A RESURGENCE of the Blandford Fly could be caused by the withdrawal of funding by NHS Dorset from the treatment programme which has kept the insect at bay since the early 1990s.
The small black bloodsucking fly emerges during the summer and causes painful bites.
Serious concerns were expressed at a Blandford Town Council meeting on Monday at the prospect of preventative treatment being scrapped.
Councillor Esme Butler said: "We need to think of the health of our residents. We are being told it will be difficult to start up the treatment again if it is stopped. I feel very strongly that they are putting health at risk to save money."
A report to North Dorset District Council's policy review committee meeting on Wednesday revealed that other authorities contributing to the annual spraying treatment were being asked to make up the difference.
But a number have indicated they will not, and North Dorset, one of the biggest contributors of nearly half the £11,500 cost, could have to find an extra £1,600.
The fly, whose bite is particularly harmful to humans, has been responsible in the past for considerable nuisance in North Dorset, and downstream along the Stour.
The effective treatment to reduce the number of flies emerging in the spring has since 1993 reduced reported bites, from around 1,400 in 1988 to 17 in 2012.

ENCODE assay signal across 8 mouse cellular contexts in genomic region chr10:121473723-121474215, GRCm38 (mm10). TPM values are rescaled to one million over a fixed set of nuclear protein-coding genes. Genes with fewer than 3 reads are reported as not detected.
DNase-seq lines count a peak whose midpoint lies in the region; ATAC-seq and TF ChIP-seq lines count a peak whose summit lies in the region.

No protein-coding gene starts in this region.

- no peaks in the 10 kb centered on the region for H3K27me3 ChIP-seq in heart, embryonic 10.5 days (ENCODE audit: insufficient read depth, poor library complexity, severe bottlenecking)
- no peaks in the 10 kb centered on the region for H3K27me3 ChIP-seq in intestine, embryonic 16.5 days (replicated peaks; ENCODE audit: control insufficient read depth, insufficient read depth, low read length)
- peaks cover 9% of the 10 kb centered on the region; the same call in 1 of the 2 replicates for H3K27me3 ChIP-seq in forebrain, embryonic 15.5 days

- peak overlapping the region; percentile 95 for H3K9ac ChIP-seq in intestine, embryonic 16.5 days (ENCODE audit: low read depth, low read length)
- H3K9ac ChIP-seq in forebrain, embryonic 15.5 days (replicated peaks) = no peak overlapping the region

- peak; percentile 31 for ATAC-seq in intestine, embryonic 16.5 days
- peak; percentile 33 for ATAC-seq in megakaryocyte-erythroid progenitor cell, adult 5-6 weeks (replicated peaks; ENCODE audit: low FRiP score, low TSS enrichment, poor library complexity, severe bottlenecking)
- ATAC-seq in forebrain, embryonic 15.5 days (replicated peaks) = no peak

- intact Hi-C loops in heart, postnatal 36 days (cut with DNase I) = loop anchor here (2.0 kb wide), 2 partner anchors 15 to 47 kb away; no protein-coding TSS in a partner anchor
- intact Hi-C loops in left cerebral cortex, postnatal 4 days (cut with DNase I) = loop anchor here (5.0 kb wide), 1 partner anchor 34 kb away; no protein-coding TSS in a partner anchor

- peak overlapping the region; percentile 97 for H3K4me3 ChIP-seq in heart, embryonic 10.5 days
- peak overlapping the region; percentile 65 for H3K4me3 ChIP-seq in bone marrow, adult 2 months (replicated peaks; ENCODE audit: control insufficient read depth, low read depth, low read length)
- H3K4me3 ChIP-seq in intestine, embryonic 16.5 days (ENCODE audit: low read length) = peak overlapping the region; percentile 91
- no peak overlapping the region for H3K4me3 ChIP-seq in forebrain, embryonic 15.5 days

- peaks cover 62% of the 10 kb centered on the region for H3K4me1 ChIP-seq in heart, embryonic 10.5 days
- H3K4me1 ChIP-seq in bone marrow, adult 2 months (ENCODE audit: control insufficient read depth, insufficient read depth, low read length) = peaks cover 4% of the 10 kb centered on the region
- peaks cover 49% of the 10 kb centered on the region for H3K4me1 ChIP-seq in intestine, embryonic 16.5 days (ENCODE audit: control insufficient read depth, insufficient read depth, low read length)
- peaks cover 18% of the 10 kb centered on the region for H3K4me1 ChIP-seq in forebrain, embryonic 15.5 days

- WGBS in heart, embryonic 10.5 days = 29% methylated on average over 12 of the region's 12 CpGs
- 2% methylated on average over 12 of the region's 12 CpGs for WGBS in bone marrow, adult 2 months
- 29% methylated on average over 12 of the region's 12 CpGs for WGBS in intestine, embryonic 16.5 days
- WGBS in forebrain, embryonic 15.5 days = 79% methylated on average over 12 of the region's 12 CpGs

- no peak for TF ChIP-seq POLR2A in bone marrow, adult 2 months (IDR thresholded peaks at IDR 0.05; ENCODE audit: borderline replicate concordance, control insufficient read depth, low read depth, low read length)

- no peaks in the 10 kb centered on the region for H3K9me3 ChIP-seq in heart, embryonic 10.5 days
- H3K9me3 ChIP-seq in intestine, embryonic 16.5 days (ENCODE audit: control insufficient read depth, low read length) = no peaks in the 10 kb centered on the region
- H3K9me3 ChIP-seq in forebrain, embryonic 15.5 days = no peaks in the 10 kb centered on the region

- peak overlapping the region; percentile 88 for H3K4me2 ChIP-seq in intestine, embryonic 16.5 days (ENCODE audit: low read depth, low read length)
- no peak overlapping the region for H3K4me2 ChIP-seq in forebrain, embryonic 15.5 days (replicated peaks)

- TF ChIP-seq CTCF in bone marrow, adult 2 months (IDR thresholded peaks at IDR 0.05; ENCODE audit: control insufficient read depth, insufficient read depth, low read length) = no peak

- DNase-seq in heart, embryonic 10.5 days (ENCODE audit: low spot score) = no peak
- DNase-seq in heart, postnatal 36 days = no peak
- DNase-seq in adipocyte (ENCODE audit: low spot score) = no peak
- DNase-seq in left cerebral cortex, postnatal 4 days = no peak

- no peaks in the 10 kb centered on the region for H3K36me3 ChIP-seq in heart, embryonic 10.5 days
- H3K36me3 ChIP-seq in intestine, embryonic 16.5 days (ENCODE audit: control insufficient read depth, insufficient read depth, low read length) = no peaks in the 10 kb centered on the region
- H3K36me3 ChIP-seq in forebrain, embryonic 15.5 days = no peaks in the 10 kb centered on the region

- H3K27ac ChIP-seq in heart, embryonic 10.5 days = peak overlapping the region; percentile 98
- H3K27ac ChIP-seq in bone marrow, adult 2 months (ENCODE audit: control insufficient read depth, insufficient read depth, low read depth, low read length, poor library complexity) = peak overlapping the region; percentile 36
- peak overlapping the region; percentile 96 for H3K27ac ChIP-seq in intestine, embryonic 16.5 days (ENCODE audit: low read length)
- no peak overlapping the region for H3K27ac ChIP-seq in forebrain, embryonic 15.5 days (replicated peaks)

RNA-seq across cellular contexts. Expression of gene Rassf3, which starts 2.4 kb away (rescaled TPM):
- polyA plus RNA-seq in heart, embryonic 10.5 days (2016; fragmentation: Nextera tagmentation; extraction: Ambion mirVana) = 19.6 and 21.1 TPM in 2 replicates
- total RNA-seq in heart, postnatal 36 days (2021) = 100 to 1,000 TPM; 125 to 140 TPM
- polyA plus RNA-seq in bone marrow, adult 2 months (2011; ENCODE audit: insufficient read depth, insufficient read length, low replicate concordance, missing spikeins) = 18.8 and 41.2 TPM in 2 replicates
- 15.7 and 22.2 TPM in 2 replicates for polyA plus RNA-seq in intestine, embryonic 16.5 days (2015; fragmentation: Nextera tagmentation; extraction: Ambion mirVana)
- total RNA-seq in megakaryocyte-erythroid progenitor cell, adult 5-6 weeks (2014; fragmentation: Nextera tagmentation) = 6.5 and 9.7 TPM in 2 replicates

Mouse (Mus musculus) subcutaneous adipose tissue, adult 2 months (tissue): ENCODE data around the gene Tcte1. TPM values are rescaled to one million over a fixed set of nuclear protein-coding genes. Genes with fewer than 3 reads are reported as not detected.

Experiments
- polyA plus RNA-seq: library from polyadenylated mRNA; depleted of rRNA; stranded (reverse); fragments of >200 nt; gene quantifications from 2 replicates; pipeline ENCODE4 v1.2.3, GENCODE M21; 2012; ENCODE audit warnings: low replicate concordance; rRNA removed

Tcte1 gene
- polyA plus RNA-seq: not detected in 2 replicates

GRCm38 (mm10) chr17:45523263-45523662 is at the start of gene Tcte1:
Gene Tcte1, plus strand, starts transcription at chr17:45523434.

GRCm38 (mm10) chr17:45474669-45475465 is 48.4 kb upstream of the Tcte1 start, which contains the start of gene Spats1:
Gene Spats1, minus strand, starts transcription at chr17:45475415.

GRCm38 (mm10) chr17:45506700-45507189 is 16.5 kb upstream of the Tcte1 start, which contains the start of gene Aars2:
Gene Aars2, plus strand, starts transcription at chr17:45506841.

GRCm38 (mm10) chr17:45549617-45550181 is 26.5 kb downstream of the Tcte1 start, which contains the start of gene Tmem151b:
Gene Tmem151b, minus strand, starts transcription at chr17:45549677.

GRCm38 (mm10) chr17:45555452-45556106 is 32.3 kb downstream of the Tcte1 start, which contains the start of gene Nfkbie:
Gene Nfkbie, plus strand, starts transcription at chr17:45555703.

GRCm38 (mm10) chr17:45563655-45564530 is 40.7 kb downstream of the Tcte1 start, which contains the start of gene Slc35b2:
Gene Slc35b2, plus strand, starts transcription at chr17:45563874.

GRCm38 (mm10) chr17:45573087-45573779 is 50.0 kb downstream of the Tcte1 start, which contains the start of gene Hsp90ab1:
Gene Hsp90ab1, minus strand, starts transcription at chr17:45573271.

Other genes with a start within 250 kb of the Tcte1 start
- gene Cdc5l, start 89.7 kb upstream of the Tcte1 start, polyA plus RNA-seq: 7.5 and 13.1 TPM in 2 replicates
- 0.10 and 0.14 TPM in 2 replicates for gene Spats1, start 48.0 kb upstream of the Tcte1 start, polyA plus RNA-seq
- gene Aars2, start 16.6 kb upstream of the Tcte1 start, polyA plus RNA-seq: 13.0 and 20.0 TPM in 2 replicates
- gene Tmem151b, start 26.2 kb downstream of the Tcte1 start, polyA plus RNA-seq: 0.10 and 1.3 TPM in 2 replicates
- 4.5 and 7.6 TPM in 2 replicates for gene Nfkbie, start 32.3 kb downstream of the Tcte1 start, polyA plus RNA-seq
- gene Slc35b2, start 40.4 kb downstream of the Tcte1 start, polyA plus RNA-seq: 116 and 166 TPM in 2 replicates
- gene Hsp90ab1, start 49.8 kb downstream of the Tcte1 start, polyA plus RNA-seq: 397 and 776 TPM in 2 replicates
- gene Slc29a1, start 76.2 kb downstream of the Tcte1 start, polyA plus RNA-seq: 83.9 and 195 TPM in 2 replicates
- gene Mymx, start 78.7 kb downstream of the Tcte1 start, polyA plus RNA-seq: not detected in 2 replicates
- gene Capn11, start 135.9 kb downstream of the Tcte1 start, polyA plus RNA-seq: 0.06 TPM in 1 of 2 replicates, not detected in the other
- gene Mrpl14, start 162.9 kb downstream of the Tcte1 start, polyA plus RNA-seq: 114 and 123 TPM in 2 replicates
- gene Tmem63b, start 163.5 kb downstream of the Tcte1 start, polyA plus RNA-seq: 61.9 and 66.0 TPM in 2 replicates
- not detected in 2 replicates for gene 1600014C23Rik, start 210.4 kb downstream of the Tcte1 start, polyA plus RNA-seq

The report from environmental health officer Roger Frost stated that NHS Dorset had decided that the treatment was not a public health priority and has withdrawn from contributing to the project for 2013.
Christchurch and East Dorset district council and Poole Borough Council have all indicated that they cannot contribute to the shortfall.
The report indicated that the estimated cost to the NHS of treating fly bites through primary care in the Blandford area alone exceeds the cost of current prevention.
Mr Frost asked members to decide whether to continue to contribute to the project, under what circumstances, and alternative appropriate action if funding of the project should cease.